Who Is in Charge?
At a minimum, all emergency first responders (police, fire, and medical services) have at least a basic understanding of Incident Command Systems (ICS). This allows them to coordinate their efforts and objectives with other responders at large incidents and provides a framework for the overall response.  

Training everyone at the facility—from the CEO all the way down to a newly hired custodian—on ICS basics will help them to understand lines of authority during an emergency and why, if it is a very large event, their supervisor or CEO may not be the one in charge. This knowledge also helps to provide structure and minimize chaos.

What If a News Reporter Asks Me Questions?
After an incident, responders are focused on controlling the scene. Facilities are focused on getting operations back to normal. Reporters are focused on creating an engaging story for this evening’s newscast. Having a media policy and communicating it with every employee is a vital part of response plans. Part of that policy involves having a well-trained Public Information Officer (PIO) and a media plan that states how the facility will be secured after an incident, where the media will be staged, how often they will be briefed, and who is authorized to do those briefings.

Employees who have not been authorized to brief the media need to be taught not to talk to the media and whom to direct media inquiries to. They also need to be taught not to post their thoughts or pictures of the event on social media sites because these can easily be taken out of context, causing more harm than good.

What Happened?
Sometimes the events leading up to a disaster or emergency are clear. Most people, for example, understand the damage that can be caused by earthquakes, tornadoes, and other natural disasters. Employees should also have a good understanding of what happens if a process fails. 

Providing timely, honest, clear, and concise information after an incident limits rumors and helps to foster goodwill among both employees and external stakeholders. Having good information about what happened is also the first step in developing a plan to prevent the incident from happening again.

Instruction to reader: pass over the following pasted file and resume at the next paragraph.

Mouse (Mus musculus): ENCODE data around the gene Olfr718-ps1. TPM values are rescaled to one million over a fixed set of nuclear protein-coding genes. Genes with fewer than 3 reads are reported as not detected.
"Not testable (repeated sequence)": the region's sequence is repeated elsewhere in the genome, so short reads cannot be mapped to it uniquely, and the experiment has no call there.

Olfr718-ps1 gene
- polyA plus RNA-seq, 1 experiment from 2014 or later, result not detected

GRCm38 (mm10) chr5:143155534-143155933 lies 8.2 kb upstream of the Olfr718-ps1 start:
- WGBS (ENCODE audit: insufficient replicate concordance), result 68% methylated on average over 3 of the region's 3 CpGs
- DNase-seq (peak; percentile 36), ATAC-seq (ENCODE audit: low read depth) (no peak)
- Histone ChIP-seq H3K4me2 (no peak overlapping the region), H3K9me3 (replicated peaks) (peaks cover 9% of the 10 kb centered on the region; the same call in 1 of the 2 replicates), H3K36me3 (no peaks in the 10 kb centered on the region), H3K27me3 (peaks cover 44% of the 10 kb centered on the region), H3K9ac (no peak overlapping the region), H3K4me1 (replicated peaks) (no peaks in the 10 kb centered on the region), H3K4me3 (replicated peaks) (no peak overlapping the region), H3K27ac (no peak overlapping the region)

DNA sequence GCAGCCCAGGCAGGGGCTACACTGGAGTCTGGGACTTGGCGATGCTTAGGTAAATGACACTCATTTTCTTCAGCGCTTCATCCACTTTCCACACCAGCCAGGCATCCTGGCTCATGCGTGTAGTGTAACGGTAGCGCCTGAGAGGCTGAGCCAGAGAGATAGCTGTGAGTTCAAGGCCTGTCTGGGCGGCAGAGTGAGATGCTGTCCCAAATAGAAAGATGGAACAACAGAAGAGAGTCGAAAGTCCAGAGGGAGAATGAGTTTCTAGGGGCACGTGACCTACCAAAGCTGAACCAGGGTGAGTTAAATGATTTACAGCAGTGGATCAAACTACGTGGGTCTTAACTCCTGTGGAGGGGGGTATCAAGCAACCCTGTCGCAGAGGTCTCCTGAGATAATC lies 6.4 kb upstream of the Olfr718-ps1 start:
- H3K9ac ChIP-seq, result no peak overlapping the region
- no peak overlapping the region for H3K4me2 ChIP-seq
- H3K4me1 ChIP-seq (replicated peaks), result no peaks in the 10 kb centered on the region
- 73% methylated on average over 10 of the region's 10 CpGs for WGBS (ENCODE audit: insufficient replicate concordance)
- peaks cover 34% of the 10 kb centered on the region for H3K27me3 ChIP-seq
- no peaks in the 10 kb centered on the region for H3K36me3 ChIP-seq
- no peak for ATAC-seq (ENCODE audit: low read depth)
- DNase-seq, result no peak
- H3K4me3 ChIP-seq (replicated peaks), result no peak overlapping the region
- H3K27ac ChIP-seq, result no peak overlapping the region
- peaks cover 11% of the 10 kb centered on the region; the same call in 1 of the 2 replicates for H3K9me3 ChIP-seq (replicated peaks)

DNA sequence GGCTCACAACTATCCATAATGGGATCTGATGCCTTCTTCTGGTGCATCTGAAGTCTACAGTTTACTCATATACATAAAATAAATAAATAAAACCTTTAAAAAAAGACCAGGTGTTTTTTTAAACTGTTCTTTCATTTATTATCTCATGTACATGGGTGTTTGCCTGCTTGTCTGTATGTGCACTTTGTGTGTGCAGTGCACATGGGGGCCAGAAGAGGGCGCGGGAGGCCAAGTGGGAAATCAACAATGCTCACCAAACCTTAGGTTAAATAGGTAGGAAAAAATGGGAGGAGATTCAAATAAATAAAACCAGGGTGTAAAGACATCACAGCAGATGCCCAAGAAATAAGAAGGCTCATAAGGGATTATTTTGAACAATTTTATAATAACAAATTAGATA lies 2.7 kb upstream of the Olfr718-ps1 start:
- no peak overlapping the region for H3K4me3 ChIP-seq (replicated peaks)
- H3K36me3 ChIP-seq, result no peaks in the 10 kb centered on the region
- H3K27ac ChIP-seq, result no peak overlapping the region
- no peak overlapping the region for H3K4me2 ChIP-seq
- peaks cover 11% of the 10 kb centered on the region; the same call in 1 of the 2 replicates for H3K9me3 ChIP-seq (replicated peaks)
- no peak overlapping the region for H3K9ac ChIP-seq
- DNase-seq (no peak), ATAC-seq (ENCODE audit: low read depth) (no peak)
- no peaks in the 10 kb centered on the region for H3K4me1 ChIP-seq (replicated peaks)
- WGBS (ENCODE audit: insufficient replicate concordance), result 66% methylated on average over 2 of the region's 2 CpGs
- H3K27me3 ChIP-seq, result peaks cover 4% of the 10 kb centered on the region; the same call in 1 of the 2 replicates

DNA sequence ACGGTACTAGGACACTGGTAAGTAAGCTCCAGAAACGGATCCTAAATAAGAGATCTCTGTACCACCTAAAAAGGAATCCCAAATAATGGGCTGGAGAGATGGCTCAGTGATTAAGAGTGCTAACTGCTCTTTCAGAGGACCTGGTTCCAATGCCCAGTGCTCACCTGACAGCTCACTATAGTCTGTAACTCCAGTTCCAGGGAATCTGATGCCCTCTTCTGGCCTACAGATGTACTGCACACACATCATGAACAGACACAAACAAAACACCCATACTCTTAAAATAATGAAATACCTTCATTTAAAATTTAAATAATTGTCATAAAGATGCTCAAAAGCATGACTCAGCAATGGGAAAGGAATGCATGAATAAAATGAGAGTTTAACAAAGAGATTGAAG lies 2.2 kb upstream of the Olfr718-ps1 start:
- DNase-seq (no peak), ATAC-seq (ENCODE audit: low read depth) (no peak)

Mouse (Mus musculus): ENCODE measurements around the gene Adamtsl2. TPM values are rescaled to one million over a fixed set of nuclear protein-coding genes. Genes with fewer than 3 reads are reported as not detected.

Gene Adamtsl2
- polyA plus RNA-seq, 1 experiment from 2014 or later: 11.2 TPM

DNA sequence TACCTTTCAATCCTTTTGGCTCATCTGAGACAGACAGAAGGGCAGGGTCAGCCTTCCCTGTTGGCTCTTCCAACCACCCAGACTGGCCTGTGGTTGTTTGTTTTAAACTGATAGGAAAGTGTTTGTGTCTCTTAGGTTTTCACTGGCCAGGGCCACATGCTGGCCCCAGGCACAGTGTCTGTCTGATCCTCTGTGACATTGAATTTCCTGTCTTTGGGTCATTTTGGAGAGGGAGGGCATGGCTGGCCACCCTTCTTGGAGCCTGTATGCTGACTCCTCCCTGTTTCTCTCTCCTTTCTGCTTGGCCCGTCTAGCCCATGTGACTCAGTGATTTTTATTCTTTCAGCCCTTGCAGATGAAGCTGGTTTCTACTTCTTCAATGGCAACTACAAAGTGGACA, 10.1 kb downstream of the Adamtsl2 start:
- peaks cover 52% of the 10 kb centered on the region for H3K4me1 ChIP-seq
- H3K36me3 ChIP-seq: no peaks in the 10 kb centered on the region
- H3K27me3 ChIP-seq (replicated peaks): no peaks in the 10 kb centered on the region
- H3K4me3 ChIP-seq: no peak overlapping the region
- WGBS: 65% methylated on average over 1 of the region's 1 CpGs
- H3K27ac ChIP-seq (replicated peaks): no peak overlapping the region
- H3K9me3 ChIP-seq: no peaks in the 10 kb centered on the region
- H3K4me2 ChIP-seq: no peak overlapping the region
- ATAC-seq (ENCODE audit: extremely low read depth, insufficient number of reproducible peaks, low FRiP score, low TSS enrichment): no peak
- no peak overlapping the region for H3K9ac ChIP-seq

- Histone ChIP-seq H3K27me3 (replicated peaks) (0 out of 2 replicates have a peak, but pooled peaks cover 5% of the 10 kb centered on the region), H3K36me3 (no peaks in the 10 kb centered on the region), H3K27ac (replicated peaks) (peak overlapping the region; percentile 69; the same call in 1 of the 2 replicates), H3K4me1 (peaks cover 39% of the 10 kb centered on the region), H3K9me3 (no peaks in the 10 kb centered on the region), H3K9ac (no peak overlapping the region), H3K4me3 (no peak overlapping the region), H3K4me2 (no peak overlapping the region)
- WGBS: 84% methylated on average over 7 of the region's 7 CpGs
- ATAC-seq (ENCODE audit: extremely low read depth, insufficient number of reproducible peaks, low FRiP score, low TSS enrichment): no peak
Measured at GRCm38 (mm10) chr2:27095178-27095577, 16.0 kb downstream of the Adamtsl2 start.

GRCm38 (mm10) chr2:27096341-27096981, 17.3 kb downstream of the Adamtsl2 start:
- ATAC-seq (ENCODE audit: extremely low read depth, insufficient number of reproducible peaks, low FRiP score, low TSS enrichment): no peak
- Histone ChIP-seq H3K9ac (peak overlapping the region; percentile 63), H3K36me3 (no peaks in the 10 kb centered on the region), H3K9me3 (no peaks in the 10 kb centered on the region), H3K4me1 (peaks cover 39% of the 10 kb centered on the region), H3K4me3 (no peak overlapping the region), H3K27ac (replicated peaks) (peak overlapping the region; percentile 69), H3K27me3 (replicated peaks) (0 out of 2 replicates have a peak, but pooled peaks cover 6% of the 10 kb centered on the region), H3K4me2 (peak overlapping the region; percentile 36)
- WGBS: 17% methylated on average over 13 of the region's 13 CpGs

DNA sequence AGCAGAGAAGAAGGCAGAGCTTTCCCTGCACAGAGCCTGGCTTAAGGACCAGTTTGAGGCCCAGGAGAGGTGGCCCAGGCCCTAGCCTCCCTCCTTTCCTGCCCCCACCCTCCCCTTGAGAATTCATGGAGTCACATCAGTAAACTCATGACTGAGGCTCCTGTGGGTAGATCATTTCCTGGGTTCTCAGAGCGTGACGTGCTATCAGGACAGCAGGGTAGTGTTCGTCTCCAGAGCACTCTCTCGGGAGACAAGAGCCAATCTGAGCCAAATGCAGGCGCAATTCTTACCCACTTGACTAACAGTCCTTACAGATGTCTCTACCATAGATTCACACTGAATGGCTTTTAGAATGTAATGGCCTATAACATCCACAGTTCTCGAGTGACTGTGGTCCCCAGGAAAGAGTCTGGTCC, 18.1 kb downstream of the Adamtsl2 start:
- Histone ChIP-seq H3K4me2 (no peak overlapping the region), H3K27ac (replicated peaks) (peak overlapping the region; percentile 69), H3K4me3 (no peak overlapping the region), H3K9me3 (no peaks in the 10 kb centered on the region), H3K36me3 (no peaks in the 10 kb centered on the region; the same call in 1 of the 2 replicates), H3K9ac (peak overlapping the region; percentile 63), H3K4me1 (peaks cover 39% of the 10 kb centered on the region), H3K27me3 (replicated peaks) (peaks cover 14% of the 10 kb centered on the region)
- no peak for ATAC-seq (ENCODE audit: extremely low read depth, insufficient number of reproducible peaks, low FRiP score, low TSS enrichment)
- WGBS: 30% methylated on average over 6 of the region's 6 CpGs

When Will the Facility Reopen?
Economic uncertainty isn't just something that corporations ponder. Employees struggle with these concerns as well, especially following a disaster. 

Having a BCP or recovery plan helps to present a realistic picture of both the resources and time that will be needed to restart operations. It also outlines what needs to happen in the interim so that individuals will know if schedules need to be shifted, as well as when and where they should report to work.

Is There Someone Who Can Help Me Sort This Out?
Emergencies are emotional events. They can be overwhelming for employees who are involved in the incident, as well as their families. Sometimes people need help to recognize how an incident is affecting them. Other times, they know that they need help but aren’t sure how or where to go to get it.

Facilities with Employee Assistance Programs (EAPs) may already have the capability of having counselors ready and available after an incident. Facilities without EAPs may be able to coordinate these resources in advance through non-profit organizations, such as the Red Cross or community-based mental health organizations.

Responding to emergencies is stressful for everyone involved. Supplementing emergency response plans with communication procedures that are established ahead of time will help the facility to be better prepared to answer common questions that arise after an incident and set the stage for recovery efforts.

This article originally appeared in the September 2016 issue of Occupational Health & Safety.